Last week I set off on the five day Salkantay trek from Cusco to Macchu Picchu. Our group consisted of two Canadians, three South Africans, three Spanish, three French, one Argentine, and two Americans. Our guide was a crazy Peruvian named Eduardo. He rambled on about how he used to smoke marijuana but stopped three years ago. “Cactus juice is much stronger,” he said with a wink.
The nine hours we walked from Mollepata (2,900 meters, 9,500+ feet above sea level) took us past the Salkantay glacier, snow-capped mountains, and the Río Apurimac. The most beautiful view, however, was that of the Umantay glacier. That night we set up camp in the Soraypampa village (3,850 meters, 12,600+ feet).
The second day we walked another nine hours from Soraypampa to Challway. We hiked through a place called Pampas Salkantay and climbed up to 4,600 meters (15,100 feet)! That same day, we hiked down to 2,920 meters (9,600 feet). The walk up Umantay was strenuous, to say the least. The higher we climbed, the thinner the air became. I struggled to breathe. We finally reached the second-highest point in the Cusco region and were greeted by snow. I danced around excitedly like a five year-old child, eagerly trying to catch snowflakes on my tongue. I hadn’t seen snow in more than two years! After a while though, the snow wasn’t as fun. It turned to hail and soaked us to the bone. We ran down the slippery mountain slope, desperate to reach the bottom and escape the pouring rain. As I battled a combination of weak knees and mud, I slipped and hit my left-side against a rock. No harm done though, well, not too much. As I limped along, my guide helped me with my backpack and walked slowly beside me, recounting the story of Macchu Picchu. I finally made it to Challway where we camped for the night.
The third day consisted of a six-hour hike to Playa Sahuayaco, during which we passed by the town of Collpabamba. Collpabamba is in the middle of a cloud forest and is surrounded by waterfalls, thermal hot springs, and exotic flora and birds. While the jungle setting bored the others in the group, I enthusiastically ran around snapping pictures of flowers and plants. “Ooh, fern!” I guess all that time in Paraguay has turned me into a keen observer of nature and a lover of everything jungle. That night we made camp near the hot springs of Santa Teresa.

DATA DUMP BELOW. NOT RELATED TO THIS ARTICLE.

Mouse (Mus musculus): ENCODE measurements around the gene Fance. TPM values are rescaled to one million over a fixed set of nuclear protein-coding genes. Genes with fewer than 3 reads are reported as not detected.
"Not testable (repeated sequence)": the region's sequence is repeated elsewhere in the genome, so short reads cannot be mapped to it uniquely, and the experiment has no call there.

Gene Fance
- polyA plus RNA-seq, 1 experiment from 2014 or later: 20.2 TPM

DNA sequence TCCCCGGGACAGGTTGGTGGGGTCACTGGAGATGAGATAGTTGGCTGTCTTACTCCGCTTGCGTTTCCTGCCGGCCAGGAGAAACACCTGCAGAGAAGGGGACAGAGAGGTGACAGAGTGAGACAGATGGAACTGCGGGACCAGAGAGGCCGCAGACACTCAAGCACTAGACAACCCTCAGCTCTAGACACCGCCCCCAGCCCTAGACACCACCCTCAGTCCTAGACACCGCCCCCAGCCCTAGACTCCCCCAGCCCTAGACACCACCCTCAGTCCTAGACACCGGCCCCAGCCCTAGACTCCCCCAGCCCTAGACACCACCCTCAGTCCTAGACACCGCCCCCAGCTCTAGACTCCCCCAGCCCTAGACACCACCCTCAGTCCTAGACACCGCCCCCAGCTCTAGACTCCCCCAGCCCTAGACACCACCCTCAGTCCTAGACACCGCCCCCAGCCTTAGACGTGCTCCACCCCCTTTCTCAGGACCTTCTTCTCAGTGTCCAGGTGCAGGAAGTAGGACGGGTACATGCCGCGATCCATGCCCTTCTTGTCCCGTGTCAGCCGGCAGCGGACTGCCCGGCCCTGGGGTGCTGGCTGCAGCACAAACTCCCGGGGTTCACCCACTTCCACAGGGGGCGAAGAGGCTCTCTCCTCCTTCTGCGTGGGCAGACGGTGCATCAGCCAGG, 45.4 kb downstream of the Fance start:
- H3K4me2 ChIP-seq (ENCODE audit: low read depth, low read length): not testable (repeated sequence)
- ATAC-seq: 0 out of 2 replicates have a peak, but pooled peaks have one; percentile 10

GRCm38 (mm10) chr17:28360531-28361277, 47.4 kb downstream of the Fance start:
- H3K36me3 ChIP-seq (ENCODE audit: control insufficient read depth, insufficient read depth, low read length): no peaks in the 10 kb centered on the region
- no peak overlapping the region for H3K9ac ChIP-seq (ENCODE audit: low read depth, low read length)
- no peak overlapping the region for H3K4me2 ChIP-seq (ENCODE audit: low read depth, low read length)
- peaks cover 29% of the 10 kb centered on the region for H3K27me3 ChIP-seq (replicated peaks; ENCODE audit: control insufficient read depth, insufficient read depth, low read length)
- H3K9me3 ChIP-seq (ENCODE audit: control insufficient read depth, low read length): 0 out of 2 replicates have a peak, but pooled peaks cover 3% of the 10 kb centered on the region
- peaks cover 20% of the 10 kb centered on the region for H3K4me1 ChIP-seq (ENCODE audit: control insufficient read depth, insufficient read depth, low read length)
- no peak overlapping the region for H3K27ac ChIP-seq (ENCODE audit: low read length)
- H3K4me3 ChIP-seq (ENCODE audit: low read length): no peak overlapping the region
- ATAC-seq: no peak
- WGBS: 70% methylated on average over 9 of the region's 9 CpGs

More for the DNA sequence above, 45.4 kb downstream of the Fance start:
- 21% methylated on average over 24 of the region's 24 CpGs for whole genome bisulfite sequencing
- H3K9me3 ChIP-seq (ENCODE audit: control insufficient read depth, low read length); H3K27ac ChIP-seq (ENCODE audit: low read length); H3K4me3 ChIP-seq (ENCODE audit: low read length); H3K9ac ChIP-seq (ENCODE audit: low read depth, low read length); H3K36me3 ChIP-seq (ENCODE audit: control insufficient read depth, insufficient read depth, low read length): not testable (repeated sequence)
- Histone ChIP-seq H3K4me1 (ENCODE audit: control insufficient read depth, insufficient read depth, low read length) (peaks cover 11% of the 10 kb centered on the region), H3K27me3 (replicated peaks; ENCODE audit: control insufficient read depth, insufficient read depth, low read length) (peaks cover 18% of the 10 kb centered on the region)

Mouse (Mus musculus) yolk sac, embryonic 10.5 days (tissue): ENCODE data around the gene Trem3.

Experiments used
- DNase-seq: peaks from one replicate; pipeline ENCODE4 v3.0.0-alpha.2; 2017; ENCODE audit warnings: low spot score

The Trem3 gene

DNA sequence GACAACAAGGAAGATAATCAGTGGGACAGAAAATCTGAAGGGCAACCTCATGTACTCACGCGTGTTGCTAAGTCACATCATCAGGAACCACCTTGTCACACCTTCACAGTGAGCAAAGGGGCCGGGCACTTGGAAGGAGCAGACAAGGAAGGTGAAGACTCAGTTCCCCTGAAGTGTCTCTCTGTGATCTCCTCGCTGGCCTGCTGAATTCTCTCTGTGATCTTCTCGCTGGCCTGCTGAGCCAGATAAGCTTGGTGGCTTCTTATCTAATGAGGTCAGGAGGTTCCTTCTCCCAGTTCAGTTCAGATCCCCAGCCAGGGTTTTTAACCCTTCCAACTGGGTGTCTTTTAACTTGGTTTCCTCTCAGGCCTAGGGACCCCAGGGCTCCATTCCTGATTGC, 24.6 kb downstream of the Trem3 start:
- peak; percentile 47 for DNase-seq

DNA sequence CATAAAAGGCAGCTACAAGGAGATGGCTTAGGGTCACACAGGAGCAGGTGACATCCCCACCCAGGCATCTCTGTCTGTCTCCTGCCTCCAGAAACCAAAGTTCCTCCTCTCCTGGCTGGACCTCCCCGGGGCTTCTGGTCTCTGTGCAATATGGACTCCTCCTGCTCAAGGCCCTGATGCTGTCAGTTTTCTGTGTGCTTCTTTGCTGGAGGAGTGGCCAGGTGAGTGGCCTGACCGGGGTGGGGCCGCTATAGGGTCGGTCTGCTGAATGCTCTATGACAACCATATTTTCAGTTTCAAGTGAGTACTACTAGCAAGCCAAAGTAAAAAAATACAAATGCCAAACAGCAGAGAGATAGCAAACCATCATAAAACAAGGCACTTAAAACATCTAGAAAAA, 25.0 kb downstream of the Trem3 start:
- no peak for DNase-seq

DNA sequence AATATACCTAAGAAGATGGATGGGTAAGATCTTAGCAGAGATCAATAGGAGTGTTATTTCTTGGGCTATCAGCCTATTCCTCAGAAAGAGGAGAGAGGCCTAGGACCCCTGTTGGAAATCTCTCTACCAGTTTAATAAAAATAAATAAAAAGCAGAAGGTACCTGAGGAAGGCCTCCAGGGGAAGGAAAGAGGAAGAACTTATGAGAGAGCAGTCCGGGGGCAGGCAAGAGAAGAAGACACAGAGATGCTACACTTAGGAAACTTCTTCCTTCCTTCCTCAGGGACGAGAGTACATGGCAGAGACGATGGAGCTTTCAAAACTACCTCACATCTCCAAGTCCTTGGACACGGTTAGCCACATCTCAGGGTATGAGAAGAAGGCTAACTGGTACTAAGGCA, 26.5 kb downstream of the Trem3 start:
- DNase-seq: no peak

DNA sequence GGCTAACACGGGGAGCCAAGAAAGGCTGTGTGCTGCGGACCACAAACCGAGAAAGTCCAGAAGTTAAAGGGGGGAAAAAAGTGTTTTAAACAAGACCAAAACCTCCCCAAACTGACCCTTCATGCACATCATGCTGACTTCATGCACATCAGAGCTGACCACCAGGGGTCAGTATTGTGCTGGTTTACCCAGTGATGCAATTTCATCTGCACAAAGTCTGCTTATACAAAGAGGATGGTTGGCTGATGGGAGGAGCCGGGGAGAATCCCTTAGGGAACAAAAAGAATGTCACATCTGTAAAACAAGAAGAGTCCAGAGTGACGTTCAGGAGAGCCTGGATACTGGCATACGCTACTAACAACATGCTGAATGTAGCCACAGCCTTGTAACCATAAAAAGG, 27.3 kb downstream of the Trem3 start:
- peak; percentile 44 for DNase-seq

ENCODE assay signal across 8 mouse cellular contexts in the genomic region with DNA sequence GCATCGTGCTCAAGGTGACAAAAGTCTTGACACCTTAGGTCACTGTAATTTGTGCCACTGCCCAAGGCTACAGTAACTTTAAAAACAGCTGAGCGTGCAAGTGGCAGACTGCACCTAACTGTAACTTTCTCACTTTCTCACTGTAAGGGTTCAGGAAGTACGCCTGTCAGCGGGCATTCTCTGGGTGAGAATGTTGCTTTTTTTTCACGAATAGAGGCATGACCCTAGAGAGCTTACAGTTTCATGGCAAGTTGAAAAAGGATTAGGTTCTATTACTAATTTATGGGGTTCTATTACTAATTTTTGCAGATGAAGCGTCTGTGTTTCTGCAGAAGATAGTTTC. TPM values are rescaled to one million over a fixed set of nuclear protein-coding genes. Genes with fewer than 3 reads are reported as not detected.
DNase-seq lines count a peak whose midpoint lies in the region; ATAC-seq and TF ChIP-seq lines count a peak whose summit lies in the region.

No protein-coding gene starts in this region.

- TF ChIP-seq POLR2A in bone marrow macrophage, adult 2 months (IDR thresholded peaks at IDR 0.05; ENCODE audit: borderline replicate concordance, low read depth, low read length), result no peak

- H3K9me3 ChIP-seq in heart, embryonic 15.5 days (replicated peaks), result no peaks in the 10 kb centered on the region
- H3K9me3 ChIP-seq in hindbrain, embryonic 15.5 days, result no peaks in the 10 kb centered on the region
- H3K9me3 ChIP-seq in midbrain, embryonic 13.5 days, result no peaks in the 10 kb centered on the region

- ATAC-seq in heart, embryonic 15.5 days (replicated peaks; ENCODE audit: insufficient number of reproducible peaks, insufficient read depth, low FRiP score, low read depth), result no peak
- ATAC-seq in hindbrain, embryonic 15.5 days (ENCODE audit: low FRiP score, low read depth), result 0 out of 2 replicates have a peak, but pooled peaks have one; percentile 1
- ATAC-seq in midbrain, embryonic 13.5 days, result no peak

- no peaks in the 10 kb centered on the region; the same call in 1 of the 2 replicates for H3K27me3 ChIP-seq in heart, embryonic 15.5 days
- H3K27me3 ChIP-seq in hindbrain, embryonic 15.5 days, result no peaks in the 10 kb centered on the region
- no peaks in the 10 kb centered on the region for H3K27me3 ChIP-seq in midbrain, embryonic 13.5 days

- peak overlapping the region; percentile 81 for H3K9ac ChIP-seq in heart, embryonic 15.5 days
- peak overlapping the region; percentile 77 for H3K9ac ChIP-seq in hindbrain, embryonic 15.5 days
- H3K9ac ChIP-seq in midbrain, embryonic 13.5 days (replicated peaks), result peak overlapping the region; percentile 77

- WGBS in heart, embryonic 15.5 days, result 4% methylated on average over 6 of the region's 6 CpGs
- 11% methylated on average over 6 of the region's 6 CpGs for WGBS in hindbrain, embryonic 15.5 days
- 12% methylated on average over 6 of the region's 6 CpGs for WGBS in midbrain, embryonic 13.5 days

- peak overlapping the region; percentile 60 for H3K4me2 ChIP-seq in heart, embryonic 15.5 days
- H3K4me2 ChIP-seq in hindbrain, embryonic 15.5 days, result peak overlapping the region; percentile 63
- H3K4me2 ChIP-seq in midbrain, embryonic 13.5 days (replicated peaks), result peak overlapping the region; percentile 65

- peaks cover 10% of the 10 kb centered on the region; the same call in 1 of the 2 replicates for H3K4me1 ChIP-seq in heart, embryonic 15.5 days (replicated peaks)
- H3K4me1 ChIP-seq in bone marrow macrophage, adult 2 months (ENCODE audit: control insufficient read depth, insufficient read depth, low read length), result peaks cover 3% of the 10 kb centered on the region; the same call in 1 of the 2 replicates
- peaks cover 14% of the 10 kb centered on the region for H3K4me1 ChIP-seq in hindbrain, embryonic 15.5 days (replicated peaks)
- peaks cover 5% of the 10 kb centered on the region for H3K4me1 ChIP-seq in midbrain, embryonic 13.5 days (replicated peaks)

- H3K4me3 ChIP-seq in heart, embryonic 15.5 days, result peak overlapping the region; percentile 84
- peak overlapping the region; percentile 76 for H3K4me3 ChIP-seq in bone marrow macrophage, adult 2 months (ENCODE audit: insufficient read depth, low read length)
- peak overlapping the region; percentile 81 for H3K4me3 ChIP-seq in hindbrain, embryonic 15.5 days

Speed-walking four hours from Santa Teresa to Llactapata to Hidroelectrica sucked. We paid little attention to the coffee plantations, beautiful landscapes, and diverse flora and fauna along the route, as the heat and dust from the road we walked on made us miserable. We completed 8.5 km in less than two hours before embarking on an additional 11 km along the railway tracks to the town of Aguas Calientes. In my fatigued haze I wished we could just take the train instead of walking. Nonetheless, the flora and fauna were gorgeous, especially the recently planted plantains (we all know me and my obsession with bananas!).
The morning sky on the last day did not bode well. We left our hostel at 4 AM, dressed in ponchos to protect us from the rain, and walked to Macchu Picchu. We could feel the impact of every kilometer during the past four days as we dragged our sore bodies up the 2,700 steps to Macchu Picchu. The view was incredible! I cannot put into words the feeling of first gazing upon Macchu Picchu. It was worth every moment of the four days of pain and struggle. The sheer scale of it, the Incans’ technology, the surrounding mountain peaks, the cloudy mists that envelop it, all make it appear like an image from a dream.
After a tour of the ruins, we decided to climb up Huayna Picchu (when you look at a picture of Macchu Picchu, it is the taller of the two mountains). It was a steep walk with indentations where steps should be. While I cursed the Incans for construction all their cities on mountains and those “lazy bastards who took the train to Macchu Picchu,” the Spaniards led the group in a cheer of “¡Vamos a tomar un Pilsen! Grupo Pilsen!” (“We’re going to drink a Pilsen [beer]. Team Pilsen!”). Finding little motivating about a beer, I eagerly added, “¡Y una pizza!” (“And a pizza”). From the top of Huayna Picchu, you get a bird’s-eye view of the ruins.
Even though I could hardly move my feet, I continued to explore the ruins. Each wall, each building was more impressive than the last. I ended my tour at the guard’s house, the spot from where you get the postcard view of Macchu Picchu. I thought the ruins were incredible enough when I entered the place, but at that moment I thought I would never see anything more incredible in my life. The mountains and the ruins is enough to make you misty.
Our five day trek took us through excruciating altitudes, snow, hail, rain, scorching sun, snow-capped mountains, and jungle. We walked close to 80 km in four days. It was all worth it though, to finally see Macchu Picchu at the end.
For more pictures of the Salkantay Trek and Macchu Picchu, click the links
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